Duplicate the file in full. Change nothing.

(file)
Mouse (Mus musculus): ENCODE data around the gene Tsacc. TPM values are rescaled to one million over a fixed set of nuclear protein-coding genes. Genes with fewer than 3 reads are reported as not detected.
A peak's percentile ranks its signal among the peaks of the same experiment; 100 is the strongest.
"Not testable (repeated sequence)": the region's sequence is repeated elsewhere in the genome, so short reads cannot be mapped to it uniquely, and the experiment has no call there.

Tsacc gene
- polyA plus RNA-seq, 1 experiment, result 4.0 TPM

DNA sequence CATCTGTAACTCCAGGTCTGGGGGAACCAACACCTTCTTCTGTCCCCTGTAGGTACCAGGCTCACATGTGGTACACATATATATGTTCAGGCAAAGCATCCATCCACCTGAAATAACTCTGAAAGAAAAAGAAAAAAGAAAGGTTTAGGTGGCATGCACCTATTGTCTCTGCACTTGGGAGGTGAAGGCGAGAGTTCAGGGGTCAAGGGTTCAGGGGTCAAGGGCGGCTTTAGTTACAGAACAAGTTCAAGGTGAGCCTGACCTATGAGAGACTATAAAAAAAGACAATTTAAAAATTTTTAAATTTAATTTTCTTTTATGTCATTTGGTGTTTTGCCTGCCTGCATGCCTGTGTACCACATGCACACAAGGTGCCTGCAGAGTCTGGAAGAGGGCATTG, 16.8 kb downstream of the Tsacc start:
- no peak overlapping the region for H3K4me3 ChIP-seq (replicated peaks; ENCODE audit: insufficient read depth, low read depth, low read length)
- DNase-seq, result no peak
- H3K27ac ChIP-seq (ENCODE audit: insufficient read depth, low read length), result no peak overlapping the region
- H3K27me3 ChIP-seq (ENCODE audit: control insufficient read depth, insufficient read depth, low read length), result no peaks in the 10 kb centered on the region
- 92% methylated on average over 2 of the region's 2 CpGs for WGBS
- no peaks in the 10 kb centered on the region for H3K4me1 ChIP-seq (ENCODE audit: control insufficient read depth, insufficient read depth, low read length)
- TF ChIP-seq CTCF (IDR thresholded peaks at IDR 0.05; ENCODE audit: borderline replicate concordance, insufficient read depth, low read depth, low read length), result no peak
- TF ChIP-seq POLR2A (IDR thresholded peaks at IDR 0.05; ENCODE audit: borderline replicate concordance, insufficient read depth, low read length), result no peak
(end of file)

Mouse (Mus musculus): ENCODE data around the gene Tsacc. TPM values are rescaled to one million over a fixed set of nuclear protein-coding genes. Genes with fewer than 3 reads are reported as not detected.
A peak's percentile ranks its signal among the peaks of the same experiment; 100 is the strongest.
"Not testable (repeated sequence)": the region's sequence is repeated elsewhere in the genome, so short reads cannot be mapped to it uniquely, and the experiment has no call there.

Tsacc gene
- polyA plus RNA-seq, 1 experiment, result 4.0 TPM

DNA sequence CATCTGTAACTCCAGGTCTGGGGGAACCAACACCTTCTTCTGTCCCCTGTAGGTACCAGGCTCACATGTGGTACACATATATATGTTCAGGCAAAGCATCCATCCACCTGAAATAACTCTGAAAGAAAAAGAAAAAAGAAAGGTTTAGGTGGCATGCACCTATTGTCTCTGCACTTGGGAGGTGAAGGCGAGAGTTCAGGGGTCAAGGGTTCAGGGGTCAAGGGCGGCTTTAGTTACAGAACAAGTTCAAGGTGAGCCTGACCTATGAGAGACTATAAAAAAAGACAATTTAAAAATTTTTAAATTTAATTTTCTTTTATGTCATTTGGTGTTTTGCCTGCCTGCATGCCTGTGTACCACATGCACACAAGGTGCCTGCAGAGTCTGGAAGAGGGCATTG, 16.8 kb downstream of the Tsacc start:
- no peak overlapping the region for H3K4me3 ChIP-seq (replicated peaks; ENCODE audit: insufficient read depth, low read depth, low read length)
- DNase-seq, result no peak
- H3K27ac ChIP-seq (ENCODE audit: insufficient read depth, low read length), result no peak overlapping the region
- H3K27me3 ChIP-seq (ENCODE audit: control insufficient read depth, insufficient read depth, low read length), result no peaks in the 10 kb centered on the region
- 92% methylated on average over 2 of the region's 2 CpGs for WGBS
- no peaks in the 10 kb centered on the region for H3K4me1 ChIP-seq (ENCODE audit: control insufficient read depth, insufficient read depth, low read length)
- TF ChIP-seq CTCF (IDR thresholded peaks at IDR 0.05; ENCODE audit: borderline replicate concordance, insufficient read depth, low read depth, low read length), result no peak
- TF ChIP-seq POLR2A (IDR thresholded peaks at IDR 0.05; ENCODE audit: borderline replicate concordance, insufficient read depth, low read length), result no peak